The nation’s economy is humming along, with unemployment near historic lows and growth roaring past 3 percent. So is the economy in the country’s largest swing state. So why do so many voters in Florida-particularly the bloc of voters 50 and older that are often so decisive in elections there-feel like they are falling behind?
Like so much across the country in the era of President Donald Trump, much of that dissonance appears to be the result of partisan politics. According to an exclusive new POLITICO/AARP poll in Florida that included a particular focus on voters 50 years of age and older, Republicans aren’t only more likely to be optimistic about the future – they’re more likely to say they their own financial situation has improved in recent years.
But there is also widespread anxiety about whether older Floridians will have enough money to retire, or to support family members later in life who need help. Those concerns are poised to play a significant role in this fall’s midterm election in Florida, as older voters there say they prioritize issues like health care and entitlements as much as-or more than-the economy and national security.
On a list of issues, more than three-quarters of voters 50 years and older, 76 percent, say health care will be very important to their vote for Congress this fall. Social Security (73 percent) is second, followed by national security and terrorism (70 percent), the economy and jobs (69 percent) and Medicare (68 percent). Lower on the list: taxes (60 percent), guns (59 percent), drug prices (55 percent) and immigration (53 percent).
Voters 50 years of age and older generally see an improving, or at least stable economy, the poll shows. Nearly half, 47 percent, say the U.S. economy has gotten better over the past two years, while only 17 percent say it has gotten worse. About a third, 31 percent, say it has stayed about the same. But that perception doesn’t extend to voters’ own pocketbooks. Only 21 percent of voters 50 and older say their personal financial situation has improved over that same time period, compared with 25 percent who say their situation has gotten worse. Slightly more than half, 52 percent, say their situation has stayed about the same. And roughly half, 49 percent, say their income is falling behind their cost of living.
Older Florida voters aren’t optimistic about future generations, either. Fewer than a quarter of them, 24 percent, think younger people will be better off financially than people are today. Fully two-in-five, 40 percent, think future generations will be worse off.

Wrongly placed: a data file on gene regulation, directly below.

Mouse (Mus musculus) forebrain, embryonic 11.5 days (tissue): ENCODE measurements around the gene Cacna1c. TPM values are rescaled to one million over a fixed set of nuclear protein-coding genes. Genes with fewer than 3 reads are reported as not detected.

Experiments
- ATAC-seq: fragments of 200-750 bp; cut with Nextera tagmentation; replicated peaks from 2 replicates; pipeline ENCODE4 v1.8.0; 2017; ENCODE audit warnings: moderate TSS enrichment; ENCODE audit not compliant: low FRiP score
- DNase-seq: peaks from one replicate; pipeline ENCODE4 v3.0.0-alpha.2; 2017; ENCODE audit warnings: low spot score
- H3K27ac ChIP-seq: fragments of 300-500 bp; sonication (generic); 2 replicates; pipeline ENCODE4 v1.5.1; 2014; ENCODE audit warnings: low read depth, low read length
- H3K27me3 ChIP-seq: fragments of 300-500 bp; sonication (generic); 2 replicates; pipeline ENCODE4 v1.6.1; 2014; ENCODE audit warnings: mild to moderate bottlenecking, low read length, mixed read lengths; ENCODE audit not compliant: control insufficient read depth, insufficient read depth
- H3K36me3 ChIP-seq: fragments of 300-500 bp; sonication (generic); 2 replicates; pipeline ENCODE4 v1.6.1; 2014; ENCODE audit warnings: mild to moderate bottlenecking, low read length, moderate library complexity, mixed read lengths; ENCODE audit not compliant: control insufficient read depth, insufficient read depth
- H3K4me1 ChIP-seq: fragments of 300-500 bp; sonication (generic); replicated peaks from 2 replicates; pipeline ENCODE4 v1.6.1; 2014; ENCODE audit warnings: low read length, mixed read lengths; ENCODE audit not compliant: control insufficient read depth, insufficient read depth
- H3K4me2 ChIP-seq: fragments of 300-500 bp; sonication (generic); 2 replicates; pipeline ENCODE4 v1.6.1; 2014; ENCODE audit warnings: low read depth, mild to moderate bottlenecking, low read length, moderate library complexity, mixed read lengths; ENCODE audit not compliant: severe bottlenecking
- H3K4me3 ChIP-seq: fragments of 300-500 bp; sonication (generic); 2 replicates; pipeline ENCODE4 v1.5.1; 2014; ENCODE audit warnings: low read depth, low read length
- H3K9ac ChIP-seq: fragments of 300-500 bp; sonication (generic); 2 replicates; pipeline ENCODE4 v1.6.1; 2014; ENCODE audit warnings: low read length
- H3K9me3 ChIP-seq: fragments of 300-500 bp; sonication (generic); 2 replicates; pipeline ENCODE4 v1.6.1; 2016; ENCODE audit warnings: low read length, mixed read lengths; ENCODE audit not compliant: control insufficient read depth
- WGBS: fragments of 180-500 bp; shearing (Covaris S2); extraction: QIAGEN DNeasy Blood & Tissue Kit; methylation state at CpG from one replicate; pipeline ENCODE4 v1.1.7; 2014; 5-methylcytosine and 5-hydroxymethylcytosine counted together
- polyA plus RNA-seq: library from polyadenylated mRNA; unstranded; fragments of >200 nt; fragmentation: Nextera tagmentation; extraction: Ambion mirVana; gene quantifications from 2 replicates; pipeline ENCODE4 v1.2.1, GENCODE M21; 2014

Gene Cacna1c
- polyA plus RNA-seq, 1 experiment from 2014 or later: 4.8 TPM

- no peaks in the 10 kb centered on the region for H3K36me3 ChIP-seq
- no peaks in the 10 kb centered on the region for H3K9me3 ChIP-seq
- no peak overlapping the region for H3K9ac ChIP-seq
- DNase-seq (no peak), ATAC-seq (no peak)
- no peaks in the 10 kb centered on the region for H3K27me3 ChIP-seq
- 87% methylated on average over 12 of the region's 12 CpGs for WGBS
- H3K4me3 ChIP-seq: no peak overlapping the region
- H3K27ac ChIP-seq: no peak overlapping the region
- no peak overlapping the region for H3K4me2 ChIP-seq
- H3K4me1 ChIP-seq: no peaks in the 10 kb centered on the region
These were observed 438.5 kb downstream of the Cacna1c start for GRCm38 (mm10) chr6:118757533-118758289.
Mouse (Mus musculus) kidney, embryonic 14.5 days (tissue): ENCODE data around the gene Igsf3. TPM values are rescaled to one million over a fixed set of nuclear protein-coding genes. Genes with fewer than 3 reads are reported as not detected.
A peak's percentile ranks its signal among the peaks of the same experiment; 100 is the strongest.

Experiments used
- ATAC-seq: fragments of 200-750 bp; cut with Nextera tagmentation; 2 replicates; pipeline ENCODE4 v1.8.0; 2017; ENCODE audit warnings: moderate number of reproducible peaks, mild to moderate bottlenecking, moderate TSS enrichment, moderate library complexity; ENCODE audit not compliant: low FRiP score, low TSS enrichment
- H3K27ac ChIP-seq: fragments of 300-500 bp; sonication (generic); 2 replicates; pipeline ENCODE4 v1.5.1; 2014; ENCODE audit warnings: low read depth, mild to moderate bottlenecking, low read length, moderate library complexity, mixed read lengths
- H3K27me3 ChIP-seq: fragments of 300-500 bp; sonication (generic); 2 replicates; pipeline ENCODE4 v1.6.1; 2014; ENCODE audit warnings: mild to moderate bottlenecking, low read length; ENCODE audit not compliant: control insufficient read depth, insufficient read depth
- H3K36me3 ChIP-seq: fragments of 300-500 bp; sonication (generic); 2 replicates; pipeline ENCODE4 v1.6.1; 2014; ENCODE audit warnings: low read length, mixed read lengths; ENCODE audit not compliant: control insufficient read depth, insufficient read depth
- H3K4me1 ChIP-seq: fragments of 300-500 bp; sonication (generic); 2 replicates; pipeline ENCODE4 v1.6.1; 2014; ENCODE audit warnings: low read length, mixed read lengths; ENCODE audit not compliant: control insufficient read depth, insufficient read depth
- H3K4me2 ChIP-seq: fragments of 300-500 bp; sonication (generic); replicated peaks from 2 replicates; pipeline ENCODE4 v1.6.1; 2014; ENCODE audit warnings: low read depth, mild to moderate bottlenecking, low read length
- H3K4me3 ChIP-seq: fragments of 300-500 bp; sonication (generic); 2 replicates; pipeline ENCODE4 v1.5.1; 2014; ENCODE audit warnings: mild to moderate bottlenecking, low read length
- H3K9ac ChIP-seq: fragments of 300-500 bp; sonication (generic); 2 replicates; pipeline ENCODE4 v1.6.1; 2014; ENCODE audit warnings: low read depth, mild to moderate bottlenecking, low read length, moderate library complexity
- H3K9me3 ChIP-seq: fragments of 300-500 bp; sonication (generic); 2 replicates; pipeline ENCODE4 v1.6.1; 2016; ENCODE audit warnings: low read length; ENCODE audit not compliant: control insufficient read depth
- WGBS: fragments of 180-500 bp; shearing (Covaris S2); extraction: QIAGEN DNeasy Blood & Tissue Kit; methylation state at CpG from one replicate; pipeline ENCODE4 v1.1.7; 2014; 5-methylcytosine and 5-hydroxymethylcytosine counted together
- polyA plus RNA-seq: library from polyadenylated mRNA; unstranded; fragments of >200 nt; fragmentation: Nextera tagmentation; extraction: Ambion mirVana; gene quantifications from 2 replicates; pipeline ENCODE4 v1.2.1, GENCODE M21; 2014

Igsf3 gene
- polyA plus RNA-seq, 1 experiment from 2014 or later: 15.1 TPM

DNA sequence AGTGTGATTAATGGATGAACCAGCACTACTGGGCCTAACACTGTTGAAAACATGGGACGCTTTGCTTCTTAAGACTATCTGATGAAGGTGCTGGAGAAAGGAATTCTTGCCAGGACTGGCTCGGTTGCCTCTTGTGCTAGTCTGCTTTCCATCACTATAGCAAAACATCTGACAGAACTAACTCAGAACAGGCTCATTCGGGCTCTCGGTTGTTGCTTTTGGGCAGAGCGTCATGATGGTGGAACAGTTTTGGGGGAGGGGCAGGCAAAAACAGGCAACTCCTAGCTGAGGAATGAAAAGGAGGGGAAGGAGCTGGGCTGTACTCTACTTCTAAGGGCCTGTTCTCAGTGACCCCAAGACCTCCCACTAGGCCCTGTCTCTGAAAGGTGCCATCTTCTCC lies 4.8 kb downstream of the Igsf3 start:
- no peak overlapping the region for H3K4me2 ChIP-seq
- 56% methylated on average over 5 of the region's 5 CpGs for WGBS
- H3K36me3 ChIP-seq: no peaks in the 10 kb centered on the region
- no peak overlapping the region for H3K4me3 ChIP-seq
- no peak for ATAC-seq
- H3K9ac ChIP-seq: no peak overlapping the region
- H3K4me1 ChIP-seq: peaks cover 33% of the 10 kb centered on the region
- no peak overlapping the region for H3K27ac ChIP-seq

How did this happen? The economy in Florida is booming: Gross domestic product grew 3.7 percent in the fourth quarter of last year, the most recent quarter for which data are available. The state’s unemployment rate for May was 3.8 percent-right around the national average.
Whether it is a symptom or the underlying malady, partisanship helps explain this conflict-and accounts for much of the pessimistic undertone of our survey results. Among voters 50 and older who say they are Republicans, 43 percent believe future generations will be better off financially, and 21 percent will be worse off. But very few Democratic voters 50 and older are hopeful about future generations’ financial situation: Only 6 percent think they will be better off, compared with 61 percent who think they will be worse off.
deciders-final-2.jpgThere are even partisan differences in how older Floridians view their own finances. Thirty-one percent of Republicans say their personal financial situation has improved in the past two years, more than double the 15 percent of Democrats and independents who say their situation is improved. Similarly, 29 percent of Democrats and 33 percent of independents say their personal financial situation has gotten worse-but only 18 percent of Republicans say they are worse off now than they were two years ago.
The POLITICO/AARP poll explores these countervailing trends and how they could affect the midterm elections in Florida. Roughly half of registered voters typically turn out in midterm elections in Florida, and the majority of those who cast ballots are 50 years of age or older. On the ballot this year in the state is a closely watched Senate race, a wide-open contest for governor and elections in a half-dozen contested congressional districts that could determine which party controls the House of Representatives next January.